Lockheed Developing Compact Yet Powerful Fusion Reactor
Slowly we are starting to see stuff from the movies become reality. I’m thinking this path of innovation could also have an affect on space travel.
Lockheed Martin is developing a new nuclear fusion reactor like no other. The US defense contractor says that the reactor is no bigger than a shipping container, but could power 80,000 homes.
What once was the provenance comic books — a super-compact, high-powered fusion reactor — is now becoming a reality, and soon Bruce Wayne and Tony Stark could see their might matched by none other than Lockheed Martin. But instead of powering the Ironman suit or Gotham City, Lockheed’s reactor is expected to make waves in the realm of everything from aircraft carriers to spacecraft.
The company’s patent, discovered March 28, also contains a drawing of an F-16 jet, signalling Lockheed even sees an application for the reactor in fighter aircraft.
One of Lockheed Martin’s reactors is reportedly powerful enough to produce sufficient energy for an entire Nimitz-class aircraft carrier used by the US Navy, such as the USS Ronald Reagan. Presently the carriers require two Westinghouse nuclear fission reactors for power. It’s so powerful, the defense company estimates that just 25 pounds of fuel could run the reactor for an entire year, non-stop, and generate a constant 100 megawatts (MW) of energy during that period.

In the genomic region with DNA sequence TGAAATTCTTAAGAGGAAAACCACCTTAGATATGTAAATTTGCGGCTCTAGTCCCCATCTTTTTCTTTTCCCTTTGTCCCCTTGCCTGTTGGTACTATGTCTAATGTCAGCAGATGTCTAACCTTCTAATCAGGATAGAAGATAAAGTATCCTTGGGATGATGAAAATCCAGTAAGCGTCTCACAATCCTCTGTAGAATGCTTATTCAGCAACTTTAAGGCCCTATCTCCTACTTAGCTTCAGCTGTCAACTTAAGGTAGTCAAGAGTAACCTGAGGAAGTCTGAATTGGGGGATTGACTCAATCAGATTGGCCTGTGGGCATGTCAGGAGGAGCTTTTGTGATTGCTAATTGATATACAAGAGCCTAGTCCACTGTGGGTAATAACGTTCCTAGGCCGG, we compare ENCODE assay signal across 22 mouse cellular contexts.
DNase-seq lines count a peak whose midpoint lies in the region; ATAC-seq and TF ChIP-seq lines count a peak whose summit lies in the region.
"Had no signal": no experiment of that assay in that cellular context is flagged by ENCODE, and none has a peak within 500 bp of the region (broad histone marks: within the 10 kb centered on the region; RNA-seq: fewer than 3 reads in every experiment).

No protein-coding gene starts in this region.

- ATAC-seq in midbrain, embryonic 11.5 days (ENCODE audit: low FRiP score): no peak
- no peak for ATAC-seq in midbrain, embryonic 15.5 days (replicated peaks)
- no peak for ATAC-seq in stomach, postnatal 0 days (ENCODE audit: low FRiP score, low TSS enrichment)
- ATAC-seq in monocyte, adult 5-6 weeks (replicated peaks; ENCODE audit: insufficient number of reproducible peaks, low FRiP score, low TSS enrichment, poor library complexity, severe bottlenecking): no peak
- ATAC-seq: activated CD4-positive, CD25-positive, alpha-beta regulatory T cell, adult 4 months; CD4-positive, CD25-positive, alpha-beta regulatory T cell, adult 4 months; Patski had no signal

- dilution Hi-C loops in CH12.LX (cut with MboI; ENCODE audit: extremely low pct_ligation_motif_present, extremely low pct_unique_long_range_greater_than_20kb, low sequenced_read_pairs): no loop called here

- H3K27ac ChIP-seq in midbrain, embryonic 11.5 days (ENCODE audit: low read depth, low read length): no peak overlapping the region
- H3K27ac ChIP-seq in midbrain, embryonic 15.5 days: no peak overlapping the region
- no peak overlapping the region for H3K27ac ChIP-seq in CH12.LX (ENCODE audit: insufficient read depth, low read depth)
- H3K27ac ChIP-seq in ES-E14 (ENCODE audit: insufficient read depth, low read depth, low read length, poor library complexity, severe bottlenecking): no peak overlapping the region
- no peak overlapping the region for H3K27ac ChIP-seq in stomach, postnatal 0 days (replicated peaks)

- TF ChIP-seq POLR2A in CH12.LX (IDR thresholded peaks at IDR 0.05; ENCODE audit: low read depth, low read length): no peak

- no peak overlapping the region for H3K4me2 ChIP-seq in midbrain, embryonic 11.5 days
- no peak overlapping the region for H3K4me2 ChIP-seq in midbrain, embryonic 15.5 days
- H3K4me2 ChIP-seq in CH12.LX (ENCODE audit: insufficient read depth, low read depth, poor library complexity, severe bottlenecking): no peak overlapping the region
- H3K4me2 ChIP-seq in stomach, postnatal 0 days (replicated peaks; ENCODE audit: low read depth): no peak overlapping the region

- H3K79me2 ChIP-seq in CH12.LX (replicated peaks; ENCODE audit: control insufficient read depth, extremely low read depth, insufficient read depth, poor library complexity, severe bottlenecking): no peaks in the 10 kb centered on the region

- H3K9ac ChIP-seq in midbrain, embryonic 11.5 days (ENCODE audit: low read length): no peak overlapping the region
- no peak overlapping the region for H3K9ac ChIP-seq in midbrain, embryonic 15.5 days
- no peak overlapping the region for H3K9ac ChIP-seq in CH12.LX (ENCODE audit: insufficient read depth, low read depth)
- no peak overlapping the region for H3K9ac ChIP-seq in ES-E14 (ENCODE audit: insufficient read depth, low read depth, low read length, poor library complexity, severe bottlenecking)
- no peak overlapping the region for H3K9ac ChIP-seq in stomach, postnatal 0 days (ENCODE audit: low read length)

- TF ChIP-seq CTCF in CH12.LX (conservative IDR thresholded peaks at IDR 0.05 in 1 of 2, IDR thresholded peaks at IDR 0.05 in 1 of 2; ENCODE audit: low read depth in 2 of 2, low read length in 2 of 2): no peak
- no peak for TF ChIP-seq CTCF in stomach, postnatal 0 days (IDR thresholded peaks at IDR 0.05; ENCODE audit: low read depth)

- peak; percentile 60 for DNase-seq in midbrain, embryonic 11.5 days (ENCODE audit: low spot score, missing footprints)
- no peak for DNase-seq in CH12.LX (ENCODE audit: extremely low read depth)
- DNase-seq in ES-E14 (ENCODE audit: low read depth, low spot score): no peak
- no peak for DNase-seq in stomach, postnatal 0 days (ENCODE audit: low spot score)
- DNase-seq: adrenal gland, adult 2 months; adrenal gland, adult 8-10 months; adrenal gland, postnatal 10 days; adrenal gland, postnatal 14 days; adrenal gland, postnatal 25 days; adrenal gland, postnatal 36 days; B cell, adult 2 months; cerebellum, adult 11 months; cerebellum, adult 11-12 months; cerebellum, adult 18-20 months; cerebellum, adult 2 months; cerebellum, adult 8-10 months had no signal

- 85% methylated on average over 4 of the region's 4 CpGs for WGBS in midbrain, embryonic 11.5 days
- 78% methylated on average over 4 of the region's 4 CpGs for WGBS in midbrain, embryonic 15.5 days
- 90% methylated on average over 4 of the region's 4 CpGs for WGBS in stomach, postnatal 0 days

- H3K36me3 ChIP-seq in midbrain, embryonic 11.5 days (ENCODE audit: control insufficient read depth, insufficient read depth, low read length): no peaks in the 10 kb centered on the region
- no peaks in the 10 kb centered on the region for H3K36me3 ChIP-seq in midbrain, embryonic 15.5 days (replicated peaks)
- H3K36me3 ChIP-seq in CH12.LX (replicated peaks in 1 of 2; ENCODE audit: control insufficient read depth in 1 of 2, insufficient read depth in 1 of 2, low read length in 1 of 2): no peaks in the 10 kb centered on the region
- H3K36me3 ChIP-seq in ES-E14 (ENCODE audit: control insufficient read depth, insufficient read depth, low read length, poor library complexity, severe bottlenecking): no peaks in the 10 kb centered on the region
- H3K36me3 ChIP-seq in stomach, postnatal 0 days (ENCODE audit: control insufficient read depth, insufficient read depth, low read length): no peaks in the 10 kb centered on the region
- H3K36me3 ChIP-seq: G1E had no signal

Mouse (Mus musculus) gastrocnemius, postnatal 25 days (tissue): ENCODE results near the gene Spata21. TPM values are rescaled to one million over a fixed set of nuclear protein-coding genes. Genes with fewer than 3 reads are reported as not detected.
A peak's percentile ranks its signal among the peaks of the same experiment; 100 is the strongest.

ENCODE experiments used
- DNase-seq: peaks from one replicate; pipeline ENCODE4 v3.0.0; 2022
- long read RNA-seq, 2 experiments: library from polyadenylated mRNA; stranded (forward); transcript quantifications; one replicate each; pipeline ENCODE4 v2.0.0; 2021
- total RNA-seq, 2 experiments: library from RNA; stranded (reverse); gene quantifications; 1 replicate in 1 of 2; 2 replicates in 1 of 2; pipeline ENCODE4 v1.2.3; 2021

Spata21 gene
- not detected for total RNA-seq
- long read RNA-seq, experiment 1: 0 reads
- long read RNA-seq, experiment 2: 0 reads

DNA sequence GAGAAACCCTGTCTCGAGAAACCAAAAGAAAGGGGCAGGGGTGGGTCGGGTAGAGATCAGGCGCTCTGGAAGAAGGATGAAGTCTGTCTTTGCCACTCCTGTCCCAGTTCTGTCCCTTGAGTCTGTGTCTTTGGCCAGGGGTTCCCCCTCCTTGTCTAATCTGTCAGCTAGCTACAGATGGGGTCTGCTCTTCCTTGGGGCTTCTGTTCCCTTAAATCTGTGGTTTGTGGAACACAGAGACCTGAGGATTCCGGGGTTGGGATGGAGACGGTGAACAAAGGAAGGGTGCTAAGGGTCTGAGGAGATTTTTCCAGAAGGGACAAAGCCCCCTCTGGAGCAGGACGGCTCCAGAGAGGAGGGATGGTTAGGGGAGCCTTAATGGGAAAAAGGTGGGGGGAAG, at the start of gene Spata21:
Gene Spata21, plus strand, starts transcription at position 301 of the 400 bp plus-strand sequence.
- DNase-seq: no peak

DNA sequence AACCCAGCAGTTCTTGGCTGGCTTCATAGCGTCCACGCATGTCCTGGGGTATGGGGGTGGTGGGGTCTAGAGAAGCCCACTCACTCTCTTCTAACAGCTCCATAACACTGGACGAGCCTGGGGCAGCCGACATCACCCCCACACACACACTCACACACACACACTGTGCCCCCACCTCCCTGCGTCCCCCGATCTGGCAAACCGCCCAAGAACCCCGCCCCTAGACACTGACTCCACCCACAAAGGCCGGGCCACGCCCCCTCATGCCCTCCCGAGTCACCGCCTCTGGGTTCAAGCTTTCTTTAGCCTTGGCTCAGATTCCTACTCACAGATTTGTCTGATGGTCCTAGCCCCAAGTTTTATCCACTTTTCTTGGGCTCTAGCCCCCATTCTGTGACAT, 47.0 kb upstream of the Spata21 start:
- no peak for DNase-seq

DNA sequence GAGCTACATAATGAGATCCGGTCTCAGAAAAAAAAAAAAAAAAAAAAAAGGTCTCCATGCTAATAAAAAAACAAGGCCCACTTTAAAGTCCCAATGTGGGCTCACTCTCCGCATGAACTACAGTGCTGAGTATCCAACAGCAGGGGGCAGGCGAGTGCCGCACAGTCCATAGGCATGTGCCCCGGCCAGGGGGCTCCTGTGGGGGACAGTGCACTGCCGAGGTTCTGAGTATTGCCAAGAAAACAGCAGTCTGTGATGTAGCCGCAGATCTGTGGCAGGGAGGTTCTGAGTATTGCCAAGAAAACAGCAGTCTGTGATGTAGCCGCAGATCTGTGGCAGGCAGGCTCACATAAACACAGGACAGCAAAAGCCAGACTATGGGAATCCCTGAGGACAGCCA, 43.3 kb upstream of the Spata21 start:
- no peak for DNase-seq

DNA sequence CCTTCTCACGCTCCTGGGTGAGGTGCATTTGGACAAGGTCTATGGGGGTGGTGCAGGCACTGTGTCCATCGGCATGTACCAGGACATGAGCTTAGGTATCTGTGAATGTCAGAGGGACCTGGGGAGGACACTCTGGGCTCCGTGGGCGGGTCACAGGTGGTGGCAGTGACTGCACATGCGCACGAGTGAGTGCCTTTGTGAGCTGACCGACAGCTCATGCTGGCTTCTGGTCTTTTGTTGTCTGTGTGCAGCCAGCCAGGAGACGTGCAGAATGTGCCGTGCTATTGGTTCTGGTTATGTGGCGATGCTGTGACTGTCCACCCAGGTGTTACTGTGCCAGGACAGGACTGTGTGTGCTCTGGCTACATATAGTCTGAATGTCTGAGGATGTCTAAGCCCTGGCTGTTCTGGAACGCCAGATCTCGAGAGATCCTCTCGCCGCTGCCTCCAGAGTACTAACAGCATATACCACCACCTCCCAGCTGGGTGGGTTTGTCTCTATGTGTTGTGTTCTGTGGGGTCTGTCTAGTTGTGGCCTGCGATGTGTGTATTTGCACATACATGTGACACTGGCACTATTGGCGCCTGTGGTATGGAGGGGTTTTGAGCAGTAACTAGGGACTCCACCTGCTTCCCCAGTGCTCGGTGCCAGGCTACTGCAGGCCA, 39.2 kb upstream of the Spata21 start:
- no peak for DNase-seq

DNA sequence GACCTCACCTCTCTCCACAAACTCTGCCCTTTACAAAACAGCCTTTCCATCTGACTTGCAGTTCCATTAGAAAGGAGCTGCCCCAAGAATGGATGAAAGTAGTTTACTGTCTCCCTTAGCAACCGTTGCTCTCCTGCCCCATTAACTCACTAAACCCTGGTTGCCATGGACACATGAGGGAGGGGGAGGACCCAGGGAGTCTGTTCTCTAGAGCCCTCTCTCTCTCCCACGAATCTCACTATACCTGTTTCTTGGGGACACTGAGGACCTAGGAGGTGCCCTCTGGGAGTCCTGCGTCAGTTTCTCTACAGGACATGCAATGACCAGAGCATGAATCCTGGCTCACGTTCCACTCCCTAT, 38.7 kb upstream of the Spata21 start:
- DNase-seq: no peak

The device is reportedly far safer, cleaner, powerful and more compact than existent fission nuclear systems, which split atoms to release energy instead of fusing them, as this reactor does.
“The nice thing about a fusion reaction is that if somehow it would go out of control, it would just stop itself automatically,” Saskia Mordijck, who studies magnetic confinement fusion plasmas at the College of William and Mary, said in 2012, adding that it’s much safer than fission reactions, which can cause nuclear meltdowns if their careful control mechanisms are damaged or shut down.
The US government is able to classify and remove from public view patents that they believe pose a national security threat. That they have not done that with Lockheed Martin’s new reactor could mean that the system is still very immature in its development, according to The Drive. Nonetheless, the defense contractor’s advanced projects arm, Skunk Works, has been working on the reactor since the company announced the project in 2014.
Newly-awarded patent for Skunk Works engineer shows design of compact fusion reactor, with a drawing of an F-16 included as a potential application. Testing of a prototype reactor is underway in Palmdale. https://t.co/yJuc3gfSib pic.twitter.com/aYhGhsba65
— Stephen Trimble (@FG_STrim) March 26, 2018
Scientists have been working to develop a practical fusion reactor since the 1920s.
A fission reaction releases energy by splitting large atoms like uranium or plutonium, radioactive elements that are inherently dangerous. The fission process that can become self-sustaining under certain conditions. A fusion reaction occurs when two smaller atoms, like hydrogen, for example, which are not necessarily dangerous on their own, are fused into a single larger atom, such as how the sun creates heat and light. That fusion of atoms releases more energy than their fission does, and can theoretically be done in smaller quarters.
An electricity-generating fusion plant has never before been constructed and the only controlled fusion reactions have been hydrogen bombs, also called thermonuclear bombs.